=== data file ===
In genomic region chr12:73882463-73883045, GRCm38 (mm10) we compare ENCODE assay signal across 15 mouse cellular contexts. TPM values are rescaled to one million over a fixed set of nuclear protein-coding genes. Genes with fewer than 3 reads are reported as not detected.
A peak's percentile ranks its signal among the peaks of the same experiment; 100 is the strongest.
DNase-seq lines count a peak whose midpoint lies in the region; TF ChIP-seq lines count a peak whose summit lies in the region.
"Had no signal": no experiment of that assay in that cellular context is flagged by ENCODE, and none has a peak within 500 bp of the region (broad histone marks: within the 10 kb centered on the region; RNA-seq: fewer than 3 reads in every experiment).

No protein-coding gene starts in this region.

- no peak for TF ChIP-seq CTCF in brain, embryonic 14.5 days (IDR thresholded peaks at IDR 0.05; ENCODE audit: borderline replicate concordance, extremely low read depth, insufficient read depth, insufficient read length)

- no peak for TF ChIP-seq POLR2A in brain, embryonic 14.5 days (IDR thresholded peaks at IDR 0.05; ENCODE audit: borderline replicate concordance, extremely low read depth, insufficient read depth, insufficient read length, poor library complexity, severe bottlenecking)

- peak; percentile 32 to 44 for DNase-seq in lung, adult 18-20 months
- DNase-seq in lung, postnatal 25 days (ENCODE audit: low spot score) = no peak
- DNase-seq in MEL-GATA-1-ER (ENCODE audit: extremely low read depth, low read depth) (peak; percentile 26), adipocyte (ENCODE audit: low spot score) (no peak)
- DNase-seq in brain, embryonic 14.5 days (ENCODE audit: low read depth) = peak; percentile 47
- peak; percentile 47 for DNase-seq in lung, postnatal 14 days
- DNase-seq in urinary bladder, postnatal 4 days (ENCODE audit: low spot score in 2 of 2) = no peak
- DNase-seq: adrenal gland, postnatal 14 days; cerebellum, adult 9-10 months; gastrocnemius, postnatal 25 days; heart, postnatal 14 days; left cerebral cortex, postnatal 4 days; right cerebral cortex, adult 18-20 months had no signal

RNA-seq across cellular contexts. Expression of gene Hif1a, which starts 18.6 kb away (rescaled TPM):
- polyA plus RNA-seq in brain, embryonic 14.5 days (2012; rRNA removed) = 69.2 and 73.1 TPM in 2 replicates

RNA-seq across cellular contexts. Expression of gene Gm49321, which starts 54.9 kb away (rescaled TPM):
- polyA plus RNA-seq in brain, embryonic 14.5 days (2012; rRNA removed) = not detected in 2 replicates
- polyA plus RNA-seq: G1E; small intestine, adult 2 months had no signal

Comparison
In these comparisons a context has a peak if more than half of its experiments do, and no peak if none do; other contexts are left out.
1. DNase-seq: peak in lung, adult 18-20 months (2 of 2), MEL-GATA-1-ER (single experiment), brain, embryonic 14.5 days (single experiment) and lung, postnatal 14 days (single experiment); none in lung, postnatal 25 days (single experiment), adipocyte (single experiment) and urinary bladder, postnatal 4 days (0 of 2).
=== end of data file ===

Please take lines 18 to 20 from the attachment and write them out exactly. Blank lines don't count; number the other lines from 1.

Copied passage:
- polyA plus RNA-seq in brain, embryonic 14.5 days (2012; rRNA removed) = not detected in 2 replicates
- polyA plus RNA-seq: G1E; small intestine, adult 2 months had no signal

Comparison